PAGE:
What are the symptoms of stage 4 breast cancer?
Breast cancer is the second most common cancer in women.
In this article, learn about the symptoms of stage 4 breast cancer, as well as the treatment options.
Stage 4 breast cancer may cause symptoms throughout the body.
A person with stage 4 breast cancer may experience some symptoms specific to the breast, as well as others that affect the whole body.
Breast-related symptoms include:
- a lump
- pitted skin (peau d'orange, or skin that looks like orange peel)
- nipple changes, such as flattening, inversion, and dimpling
- redness, swelling, and warmth
Other symptoms that may appear throughout the body include:
- weakness or numbness
- a consistent dry cough
- chest pain
- loss of appetite
- constant nausea
- severe headaches
- vision problems
- seizures and confusion
- loss of balance
When breast cancer cells move to other areas of the body, they remain as breast cancer cells. For example, breast cancer that has spread to the lungs is still breast cancer, not lung cancer.
In stage 4 breast cancer, cancer spreads to different parts of the body in a process called metastasis. It may cause different symptoms depending on the affected parts of the body:
When breast cancer cells move into bone, this is called bone metastasis. It is more common for breast cancer to spread to the bones than to any other body part.
The primary symptom of bone metastasis is intermittent bone pain. At times, the pain may become persistent.
Other symptoms may include:
- Sudden or sharp pain, which may indicate a fracture.
- Pain in the back and neck, trouble urinating, and weakness. These symptoms can indicate a compressed spinal cord.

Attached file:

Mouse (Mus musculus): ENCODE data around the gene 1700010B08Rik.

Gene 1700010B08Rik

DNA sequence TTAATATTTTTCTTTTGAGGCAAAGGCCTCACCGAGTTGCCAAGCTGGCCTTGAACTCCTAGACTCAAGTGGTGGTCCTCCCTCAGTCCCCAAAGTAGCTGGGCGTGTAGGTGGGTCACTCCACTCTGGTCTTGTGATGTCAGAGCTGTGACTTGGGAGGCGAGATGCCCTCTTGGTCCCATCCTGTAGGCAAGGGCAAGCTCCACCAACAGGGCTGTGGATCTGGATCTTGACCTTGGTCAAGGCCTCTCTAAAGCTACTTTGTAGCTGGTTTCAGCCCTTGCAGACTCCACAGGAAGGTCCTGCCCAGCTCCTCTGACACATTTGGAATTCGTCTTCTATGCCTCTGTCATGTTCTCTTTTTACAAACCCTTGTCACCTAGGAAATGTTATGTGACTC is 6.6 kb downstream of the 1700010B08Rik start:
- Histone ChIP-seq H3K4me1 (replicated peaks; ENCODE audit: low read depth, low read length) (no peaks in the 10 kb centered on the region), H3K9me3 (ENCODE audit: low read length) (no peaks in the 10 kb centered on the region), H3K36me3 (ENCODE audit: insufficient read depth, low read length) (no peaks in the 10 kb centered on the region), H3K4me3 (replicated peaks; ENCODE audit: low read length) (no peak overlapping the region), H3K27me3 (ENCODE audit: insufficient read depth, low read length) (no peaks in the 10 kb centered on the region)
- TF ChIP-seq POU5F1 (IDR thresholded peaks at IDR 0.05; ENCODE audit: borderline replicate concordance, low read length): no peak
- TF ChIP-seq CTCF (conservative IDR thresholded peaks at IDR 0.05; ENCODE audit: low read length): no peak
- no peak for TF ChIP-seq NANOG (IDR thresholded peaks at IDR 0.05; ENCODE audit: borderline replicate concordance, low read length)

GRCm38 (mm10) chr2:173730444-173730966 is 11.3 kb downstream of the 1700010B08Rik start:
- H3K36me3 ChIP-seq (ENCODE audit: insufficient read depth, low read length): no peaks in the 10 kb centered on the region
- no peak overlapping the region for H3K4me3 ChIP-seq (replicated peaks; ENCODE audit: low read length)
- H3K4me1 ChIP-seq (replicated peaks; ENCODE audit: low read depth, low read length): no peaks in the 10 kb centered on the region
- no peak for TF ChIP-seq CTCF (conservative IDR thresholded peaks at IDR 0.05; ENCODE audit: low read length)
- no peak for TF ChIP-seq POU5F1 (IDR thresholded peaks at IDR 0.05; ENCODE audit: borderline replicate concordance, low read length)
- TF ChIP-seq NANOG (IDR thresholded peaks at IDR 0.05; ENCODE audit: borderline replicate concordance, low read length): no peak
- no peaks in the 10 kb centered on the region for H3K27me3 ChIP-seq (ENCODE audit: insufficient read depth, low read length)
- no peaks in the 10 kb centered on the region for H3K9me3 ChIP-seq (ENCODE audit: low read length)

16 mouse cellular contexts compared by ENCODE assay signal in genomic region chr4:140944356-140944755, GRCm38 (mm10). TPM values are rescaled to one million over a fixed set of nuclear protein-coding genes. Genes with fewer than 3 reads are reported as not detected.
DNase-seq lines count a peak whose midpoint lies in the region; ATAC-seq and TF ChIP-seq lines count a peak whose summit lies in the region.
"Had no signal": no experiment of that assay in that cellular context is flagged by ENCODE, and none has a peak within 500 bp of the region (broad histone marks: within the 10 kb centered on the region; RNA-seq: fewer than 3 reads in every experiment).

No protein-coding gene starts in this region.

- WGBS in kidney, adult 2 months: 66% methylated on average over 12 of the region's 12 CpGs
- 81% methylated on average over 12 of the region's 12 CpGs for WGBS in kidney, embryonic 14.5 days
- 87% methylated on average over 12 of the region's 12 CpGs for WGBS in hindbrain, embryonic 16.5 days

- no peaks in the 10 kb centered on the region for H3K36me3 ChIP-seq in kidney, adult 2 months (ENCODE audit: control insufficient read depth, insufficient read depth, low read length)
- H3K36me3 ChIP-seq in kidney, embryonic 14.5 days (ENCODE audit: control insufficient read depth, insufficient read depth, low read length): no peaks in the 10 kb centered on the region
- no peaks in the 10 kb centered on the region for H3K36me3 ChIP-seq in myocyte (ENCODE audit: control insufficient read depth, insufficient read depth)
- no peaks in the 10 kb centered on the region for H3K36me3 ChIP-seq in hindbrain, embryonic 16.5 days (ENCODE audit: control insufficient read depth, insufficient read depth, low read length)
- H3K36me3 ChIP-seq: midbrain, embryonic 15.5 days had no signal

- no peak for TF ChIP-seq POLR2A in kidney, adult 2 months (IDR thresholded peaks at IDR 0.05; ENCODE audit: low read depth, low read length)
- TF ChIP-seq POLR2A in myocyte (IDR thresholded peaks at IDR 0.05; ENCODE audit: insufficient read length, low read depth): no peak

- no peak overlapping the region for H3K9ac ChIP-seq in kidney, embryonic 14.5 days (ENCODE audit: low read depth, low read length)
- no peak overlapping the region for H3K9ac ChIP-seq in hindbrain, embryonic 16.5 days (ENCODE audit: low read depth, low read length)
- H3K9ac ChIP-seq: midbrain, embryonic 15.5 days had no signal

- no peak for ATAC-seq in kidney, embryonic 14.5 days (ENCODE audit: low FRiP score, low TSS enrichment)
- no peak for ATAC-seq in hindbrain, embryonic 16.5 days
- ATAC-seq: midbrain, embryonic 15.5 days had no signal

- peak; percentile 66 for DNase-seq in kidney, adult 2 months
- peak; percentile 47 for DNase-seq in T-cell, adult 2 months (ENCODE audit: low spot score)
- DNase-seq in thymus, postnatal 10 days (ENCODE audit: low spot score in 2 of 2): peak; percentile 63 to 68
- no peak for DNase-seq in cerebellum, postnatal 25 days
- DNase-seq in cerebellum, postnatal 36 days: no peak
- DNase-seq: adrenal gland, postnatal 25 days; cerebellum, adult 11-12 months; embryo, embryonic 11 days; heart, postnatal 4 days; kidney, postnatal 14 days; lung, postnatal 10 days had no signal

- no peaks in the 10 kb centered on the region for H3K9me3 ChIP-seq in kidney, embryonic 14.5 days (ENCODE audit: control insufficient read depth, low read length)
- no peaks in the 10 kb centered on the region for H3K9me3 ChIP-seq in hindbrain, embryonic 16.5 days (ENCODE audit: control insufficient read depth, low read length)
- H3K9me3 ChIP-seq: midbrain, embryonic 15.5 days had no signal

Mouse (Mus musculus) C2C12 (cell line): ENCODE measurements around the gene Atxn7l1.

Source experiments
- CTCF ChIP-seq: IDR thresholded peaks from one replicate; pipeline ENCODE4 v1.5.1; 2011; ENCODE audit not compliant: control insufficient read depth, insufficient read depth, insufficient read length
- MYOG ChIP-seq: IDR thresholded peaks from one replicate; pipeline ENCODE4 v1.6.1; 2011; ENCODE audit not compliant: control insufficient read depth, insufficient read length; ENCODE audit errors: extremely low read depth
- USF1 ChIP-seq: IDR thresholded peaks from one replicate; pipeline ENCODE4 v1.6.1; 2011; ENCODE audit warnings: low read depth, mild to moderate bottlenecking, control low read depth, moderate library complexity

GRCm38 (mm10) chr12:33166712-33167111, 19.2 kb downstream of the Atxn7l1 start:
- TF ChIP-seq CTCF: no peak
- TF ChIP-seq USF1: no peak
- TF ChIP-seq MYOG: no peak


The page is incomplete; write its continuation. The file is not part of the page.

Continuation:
- Fatigue, nausea, dehydration, and loss of appetite, which may indicate high levels of calcium in the blood due to bone breaking down.
If symptoms do occur, they may include:
- shortness of breath
- discomfort or pain in the lungs
- a persistent cough
- coughing up blood and mucus
Although some of the symptoms may resemble those of a common cold, lung metastasis will require treatment. Therefore, it is vital that anyone with stage 4 breast cancer makes their doctor aware of any new symptoms, even if they do not seem severe.
The risk of breast cancer spreading to the brain is generally highest in those with HER2-positive or triple-negative breast cancer, which are more aggressive subtypes of this disease.
About 10–15 percent of women with stage 4 breast cancer will develop brain metastasis.
- a headache
- memory problems
- vision problems
- slurred speech
- balance problems
If a doctor suspects that the cancer has moved into the brain, they will order an MRI to confirm the diagnosis.
Stage 4 breast cancer may spread to the liver or lymph nodes.
Breast cancer that spreads to the liver does not always cause symptoms.
A doctor may be able to diagnose liver metastasis with a blood test that measures specific enzymes and proteins in the blood.
If symptoms do occur, they may include:
- fatigue and weakness
- discomfort and pain in the upper abdomen
- weight loss and poor appetite
- swelling in the legs
- a yellow tint to the skin and eyes, called jaundice
In addition to a blood test, a doctor may use imaging tests, such as an MRI, CT scan, or ultrasound to help them make a diagnosis.
Lymph node metastasis
Lymph nodes are part of a network of tubes and glands that play an important role in the body's immune system. The lymph system filters waste material and harmful substances from the body. It also helps to fight infections.